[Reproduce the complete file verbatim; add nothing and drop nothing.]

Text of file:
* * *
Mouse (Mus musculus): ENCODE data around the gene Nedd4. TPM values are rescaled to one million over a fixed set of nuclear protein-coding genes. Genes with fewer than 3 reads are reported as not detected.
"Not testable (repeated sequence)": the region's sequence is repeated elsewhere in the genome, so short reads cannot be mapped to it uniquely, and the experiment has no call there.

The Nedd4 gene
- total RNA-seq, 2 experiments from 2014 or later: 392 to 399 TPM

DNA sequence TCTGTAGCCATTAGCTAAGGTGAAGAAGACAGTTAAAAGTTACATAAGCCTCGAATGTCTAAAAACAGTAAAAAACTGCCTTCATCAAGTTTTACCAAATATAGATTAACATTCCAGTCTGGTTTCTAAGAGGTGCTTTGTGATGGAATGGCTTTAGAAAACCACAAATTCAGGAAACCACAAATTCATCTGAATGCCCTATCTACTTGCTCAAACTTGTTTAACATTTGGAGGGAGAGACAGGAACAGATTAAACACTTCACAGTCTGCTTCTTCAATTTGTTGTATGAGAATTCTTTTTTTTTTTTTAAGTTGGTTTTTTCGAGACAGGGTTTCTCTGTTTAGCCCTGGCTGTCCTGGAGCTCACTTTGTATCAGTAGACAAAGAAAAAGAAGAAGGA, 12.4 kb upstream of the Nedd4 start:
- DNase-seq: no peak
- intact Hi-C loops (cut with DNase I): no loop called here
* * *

Mouse (Mus musculus): ENCODE data around the gene Nedd4. TPM values are rescaled to one million over a fixed set of nuclear protein-coding genes. Genes with fewer than 3 reads are reported as not detected.
"Not testable (repeated sequence)": the region's sequence is repeated elsewhere in the genome, so short reads cannot be mapped to it uniquely, and the experiment has no call there.

The Nedd4 gene
- total RNA-seq, 2 experiments from 2014 or later: 392 to 399 TPM

DNA sequence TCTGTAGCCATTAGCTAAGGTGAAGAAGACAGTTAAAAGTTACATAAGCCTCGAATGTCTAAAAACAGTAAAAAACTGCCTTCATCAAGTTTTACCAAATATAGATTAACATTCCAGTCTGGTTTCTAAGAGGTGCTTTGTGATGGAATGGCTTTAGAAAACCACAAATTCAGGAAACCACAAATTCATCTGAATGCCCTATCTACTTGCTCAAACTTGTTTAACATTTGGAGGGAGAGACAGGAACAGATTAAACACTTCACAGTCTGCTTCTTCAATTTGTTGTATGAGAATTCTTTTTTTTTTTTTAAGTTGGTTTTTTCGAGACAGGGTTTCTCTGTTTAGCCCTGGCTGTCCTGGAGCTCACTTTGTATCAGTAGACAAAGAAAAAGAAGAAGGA, 12.4 kb upstream of the Nedd4 start:
- DNase-seq: no peak
- intact Hi-C loops (cut with DNase I): no loop called here